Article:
Product form queueing networks with multiple customer classes and multiple server stations arise when modeling the performance of computer-communication systems, flexible manufacturing systems, logistics systems and other real domains. Large size models of this type cannot be solved by the classical Mean Value Analysis (MVA) algorithm (1980), due to the exponential computational complexity in the number of customer classes. In the last three decades, consolidated polynomial approximation methods have been proposed in literature, but they only apply to (fixed-rate) single-server stations. These approximations are based on the transformation of the recursive MVA equations in a system of nonlinear equations to be solved iteratively. They are used in practice even though theoretical convergence remains an open problem. Here we propose a new two-level fixed-point iterative procedure for solving large size multi-class networks with multi-server stations under a first-come-first-served discipline. The inner level uses the current estimate of the marginal queue length probabilities and returns to the outer level the average network throughput per class, by using a fixed-point procedure based on the Bard-Schweitzer proportional estimation method as for the average queue length at each station. The network throughput per class is used by the outer level to aggregate all customer classes into a unique representative and solve a single-class MVA to update the marginal queue length probabilities. Hence, the representative class is updated by iteratively refining the network throughput per class until outer convergence on marginal probabilities is achieved. For a sample of suitably defined queueing networks, with one or two bottleneck stations, no convergence problems have been encountered and results have been successfully validated against those obtained by the exact MVA solution. Besides numerical experiments, we also show that the Bard-Schweitzer proportional estimation method may be derived from a semi-Markov assumption on the stochastic process describing customer circulation within the network of service stations.

Approximate mean value analysis for large multi-class multi-server queueing networks

LEGATO Pasquale;MAZZA Rina Mary
2016

Abstract

Product form queueing networks with multiple customer classes and multiple server stations arise when modeling the performance of computer-communication systems, flexible manufacturing systems, logistics systems and other real domains. Large size models of this type cannot be solved by the classical Mean Value Analysis (MVA) algorithm (1980), due to the exponential computational complexity in the number of customer classes. In the last three decades, consolidated polynomial approximation methods have been proposed in literature, but they only apply to (fixed-rate) single-server stations. These approximations are based on the transformation of the recursive MVA equations in a system of nonlinear equations to be solved iteratively. They are used in practice even though theoretical convergence remains an open problem. Here we propose a new two-level fixed-point iterative procedure for solving large size multi-class networks with multi-server stations under a first-come-first-served discipline. The inner level uses the current estimate of the marginal queue length probabilities and returns to the outer level the average network throughput per class, by using a fixed-point procedure based on the Bard-Schweitzer proportional estimation method as for the average queue length at each station. The network throughput per class is used by the outer level to aggregate all customer classes into a unique representative and solve a single-class MVA to update the marginal queue length probabilities. Hence, the representative class is updated by iteratively refining the network throughput per class until outer convergence on marginal probabilities is achieved. For a sample of suitably defined queueing networks, with one or two bottleneck stations, no convergence problems have been encountered and results have been successfully validated against those obtained by the exact MVA solution. Besides numerical experiments, we also show that the Bard-Schweitzer proportional estimation method may be derived from a semi-Markov assumption on the stochastic process describing customer circulation within the network of service stations.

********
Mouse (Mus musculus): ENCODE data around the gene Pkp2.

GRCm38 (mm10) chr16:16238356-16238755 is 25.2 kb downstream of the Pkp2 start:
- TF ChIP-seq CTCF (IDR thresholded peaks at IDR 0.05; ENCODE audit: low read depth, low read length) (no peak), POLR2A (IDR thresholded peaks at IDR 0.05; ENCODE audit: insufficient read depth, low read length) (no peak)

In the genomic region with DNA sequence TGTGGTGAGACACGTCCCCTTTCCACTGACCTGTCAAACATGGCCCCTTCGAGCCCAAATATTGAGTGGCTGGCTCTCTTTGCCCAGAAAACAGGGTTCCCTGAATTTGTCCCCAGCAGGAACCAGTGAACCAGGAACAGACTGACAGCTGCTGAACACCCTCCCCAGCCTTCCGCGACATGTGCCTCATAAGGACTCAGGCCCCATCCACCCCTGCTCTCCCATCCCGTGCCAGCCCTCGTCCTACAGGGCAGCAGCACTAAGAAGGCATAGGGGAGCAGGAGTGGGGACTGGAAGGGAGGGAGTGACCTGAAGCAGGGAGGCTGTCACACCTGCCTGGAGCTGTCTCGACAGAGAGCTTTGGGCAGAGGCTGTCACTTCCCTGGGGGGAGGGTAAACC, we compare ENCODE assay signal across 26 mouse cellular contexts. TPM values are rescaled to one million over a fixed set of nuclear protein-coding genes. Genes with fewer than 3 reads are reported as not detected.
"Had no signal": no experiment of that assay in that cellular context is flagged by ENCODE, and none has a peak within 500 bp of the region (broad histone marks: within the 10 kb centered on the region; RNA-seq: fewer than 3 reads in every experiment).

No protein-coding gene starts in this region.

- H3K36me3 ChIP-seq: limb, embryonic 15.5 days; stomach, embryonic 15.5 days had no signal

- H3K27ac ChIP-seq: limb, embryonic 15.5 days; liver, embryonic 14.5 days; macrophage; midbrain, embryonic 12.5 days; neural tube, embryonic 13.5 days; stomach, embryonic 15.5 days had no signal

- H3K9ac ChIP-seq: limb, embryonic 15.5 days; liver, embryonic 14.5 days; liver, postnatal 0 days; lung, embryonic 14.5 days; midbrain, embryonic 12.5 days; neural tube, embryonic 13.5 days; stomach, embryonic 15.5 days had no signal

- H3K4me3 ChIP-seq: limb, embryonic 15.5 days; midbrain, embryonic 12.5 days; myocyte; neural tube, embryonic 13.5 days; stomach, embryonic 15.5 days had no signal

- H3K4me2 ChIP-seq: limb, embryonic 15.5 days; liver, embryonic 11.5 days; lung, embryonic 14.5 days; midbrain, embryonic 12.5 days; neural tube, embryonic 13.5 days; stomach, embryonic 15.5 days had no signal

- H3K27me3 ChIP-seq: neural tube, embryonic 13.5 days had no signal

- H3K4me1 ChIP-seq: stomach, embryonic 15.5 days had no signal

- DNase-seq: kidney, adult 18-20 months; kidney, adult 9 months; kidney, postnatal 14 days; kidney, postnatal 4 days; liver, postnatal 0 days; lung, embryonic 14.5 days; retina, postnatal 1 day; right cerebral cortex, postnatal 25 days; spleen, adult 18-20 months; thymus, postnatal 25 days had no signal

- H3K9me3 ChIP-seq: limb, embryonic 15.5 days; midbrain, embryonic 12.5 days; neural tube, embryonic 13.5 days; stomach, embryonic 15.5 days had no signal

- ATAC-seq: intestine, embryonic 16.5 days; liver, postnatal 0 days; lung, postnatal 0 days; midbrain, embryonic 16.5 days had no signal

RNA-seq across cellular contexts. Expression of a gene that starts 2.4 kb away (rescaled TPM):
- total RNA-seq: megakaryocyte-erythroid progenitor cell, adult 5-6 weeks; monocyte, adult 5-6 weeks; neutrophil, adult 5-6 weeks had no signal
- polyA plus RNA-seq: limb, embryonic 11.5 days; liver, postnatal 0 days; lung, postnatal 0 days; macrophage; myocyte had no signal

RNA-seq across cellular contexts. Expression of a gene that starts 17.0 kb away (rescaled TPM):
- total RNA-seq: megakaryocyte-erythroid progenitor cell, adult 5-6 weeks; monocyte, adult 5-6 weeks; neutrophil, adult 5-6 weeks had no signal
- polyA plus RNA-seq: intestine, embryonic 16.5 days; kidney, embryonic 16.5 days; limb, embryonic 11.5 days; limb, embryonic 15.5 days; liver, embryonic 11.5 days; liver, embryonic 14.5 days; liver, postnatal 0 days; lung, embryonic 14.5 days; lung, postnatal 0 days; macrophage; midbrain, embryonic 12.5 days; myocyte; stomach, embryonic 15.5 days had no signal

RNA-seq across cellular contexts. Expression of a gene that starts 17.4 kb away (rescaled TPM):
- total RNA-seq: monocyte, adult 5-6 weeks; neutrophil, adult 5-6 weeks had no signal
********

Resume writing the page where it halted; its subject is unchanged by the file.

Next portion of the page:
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Utilizza questo identificativo per citare o creare un link a questo documento: https://hdl.handle.net/20.500.11770/176012
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